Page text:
At first glance this kind of problem might seem obvious: just bring in more people. Maybe in a perfect world that’s possible, but people and teams aren’t infinitely fungible or replaceable. Hiring is hard, as is bringing people into in-flight projects. Relative to other browser vendors, Mozilla is a small company that punches well above its weight. We don’t have a massive surplus of engineers, designers and product managers lying around in storage. Over time, our team simply had to grapple with a growing stable of products.

It’s a similar story with Send, a product for which we are preparing a new release featuring an Android client, Firefox Accounts integration and much larger transfer limits. In order to invest in this product, we’re peeling off more resourcing from prototyping. Long story short, we’ve self-cannibalized by building stuff now deemed important to the organization writ large.

From Features to Services

The other trigger for this change is that our team have been moving away from developing new Firefox features and starting to invest in services that stand apart from the browser and bring Mozilla’s core philosophical commitments to privacy, security and user control to new audiences.

Updated design spec for the next version of Firefox Send (we’re getting rid of the Test Pilot link 🙂)

Firefox Send in particular represents a service that works totally independently of the Firefox browser (in fact more people use it on Chrome than on Firefox). While Firefox Lockbox is definitely a companion app to the Firefox password manager for now, it’s also 100% mobile and backed by Firefox Accounts and Sync.

Whereas Test Pilot was initially intended to test Firefox features, products like these started to expand our horizons. Quickly, teams outside of Test Pilot started pushing into this space. Firefox Monitor — a service that lets you see if your passwords have been involved in a data breach was a real hit for our company in 2018.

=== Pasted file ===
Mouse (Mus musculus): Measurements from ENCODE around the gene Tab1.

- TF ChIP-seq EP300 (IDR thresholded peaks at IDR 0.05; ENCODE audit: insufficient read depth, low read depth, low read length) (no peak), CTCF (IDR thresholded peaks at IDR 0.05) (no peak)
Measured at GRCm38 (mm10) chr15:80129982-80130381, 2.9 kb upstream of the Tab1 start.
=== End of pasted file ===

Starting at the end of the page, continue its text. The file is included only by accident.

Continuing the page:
These types of projects represent a new set of opportunities to expand our brand. As they take up more and more of our time, maintaining a standalone platform for feature experimentation in the Firefox browser becomes more difficult to justify.

What’s Next

First thing’s first: if you are using any currently active add-on experiment, you can keep using it. Nothing’s gonna change in your browser, we’ll just automatically migrate you off of the Test Pilot versions of the add-ons.

Firefox Send and Firefox Lockbox will continue in active development in 2019 as standalone products. Notes, Firefox Color, Side View, Price Wise, and Email Tabs will all remain available at addons.mozilla.org for the foreseeable future. (ed note: I’ll add links to these new URLs here once I have them early next week). Email Tabs in particular may undergo some changes to make it more flexible and less directly connected to GMail, but otherwise these projects will be accessible in their current forms with occasional maintenance releases going forward. Speaking for myself, I hope to add some new palette generators and color properties like borders, sidebars, new tab &c. to Firefox Color, a particular favorite of mine.

As for the Test Pilot site and add-on, we are replacing the site with a farewell message on January 22nd. Visiting the site after this date will automatically uninstall the Test Pilot add-on, but you can also just uninstall it manually if you wish whenever you like without affecting installed experiments.

This blog will remain available indefinitely. Since many of the projects that started in Test Pilot are still actively being worked on, we’ll continue to post updates to projects here as events warrant.

A final, slightly personal, note

Test Pilot has been an absolutely phenomenal project to work on for nearly four years. The Mozilla community gave so much life to the project, and my teammates and I remain deeply grateful for your support, encouragement, and willingness to contribute.

To have had the opportunity to evangelize prototyping and rapid, iterative development processes at Mozilla has been the greatest pleasure of my professional life. Sharing the journey with the incredible women and men on the Test Pilot team made the experience singularly amazing. It’s been a great ride, and I’m so excited to see what comes next.

Ad astra